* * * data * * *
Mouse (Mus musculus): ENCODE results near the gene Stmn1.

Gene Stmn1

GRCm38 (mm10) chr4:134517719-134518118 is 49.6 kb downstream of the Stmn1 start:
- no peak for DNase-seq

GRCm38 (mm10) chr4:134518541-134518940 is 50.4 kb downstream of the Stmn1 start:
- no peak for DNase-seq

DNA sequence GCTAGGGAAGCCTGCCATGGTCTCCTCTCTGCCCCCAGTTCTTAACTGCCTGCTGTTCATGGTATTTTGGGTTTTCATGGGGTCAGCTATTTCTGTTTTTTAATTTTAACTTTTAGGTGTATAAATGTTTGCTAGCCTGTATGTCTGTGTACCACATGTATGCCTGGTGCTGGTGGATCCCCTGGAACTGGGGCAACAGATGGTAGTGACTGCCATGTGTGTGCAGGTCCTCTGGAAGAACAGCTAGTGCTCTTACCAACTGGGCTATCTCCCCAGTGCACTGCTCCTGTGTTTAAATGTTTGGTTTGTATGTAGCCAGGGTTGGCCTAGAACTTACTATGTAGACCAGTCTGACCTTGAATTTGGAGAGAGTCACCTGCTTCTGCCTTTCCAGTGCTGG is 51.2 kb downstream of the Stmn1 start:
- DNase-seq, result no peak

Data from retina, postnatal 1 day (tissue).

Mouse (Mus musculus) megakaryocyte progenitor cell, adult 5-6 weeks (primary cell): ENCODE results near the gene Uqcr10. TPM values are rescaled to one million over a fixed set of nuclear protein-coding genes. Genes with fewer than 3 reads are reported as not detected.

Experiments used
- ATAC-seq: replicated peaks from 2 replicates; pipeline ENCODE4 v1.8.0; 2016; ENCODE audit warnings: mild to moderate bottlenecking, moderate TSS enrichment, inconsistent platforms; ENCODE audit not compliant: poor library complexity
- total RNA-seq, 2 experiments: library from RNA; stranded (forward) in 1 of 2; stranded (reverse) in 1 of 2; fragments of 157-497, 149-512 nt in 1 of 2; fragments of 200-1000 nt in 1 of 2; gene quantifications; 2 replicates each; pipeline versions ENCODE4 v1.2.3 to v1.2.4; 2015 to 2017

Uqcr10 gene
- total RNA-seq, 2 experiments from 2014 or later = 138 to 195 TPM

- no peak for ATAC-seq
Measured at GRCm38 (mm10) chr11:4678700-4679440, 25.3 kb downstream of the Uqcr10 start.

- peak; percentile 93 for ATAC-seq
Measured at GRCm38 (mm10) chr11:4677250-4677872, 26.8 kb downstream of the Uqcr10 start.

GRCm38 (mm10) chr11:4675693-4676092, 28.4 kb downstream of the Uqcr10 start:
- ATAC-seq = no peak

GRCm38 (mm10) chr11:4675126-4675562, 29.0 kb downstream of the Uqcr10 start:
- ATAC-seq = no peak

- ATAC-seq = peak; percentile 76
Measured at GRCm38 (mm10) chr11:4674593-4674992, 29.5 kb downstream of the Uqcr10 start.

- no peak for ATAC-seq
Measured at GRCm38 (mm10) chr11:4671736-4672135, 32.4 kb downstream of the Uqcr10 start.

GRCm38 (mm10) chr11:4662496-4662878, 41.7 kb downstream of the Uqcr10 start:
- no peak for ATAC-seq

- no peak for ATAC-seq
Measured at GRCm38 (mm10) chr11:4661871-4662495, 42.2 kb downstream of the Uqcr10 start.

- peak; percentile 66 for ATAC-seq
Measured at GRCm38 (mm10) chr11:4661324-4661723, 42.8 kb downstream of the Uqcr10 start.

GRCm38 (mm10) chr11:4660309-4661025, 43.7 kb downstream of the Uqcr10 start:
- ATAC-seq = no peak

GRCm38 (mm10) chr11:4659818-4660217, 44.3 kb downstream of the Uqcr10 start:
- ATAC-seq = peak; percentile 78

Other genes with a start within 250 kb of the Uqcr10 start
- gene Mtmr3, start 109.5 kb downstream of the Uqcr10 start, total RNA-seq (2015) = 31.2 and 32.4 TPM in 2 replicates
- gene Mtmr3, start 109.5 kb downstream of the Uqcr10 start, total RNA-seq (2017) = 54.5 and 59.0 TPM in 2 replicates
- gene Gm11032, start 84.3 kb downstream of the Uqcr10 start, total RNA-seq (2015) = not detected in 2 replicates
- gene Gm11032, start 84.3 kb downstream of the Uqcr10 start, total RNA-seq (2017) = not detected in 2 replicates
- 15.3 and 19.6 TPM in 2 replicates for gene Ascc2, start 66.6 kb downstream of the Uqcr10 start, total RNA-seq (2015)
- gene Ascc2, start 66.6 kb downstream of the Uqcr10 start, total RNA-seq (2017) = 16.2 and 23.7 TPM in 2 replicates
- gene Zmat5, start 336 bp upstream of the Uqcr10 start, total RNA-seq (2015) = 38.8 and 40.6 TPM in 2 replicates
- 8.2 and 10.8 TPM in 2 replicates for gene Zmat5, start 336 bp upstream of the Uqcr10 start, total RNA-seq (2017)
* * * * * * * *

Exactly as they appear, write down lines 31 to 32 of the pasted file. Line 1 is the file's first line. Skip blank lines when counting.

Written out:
Measured at GRCm38 (mm10) chr11:4661871-4662495, 42.2 kb downstream of the Uqcr10 start.

- peak; percentile 66 for ATAC-seq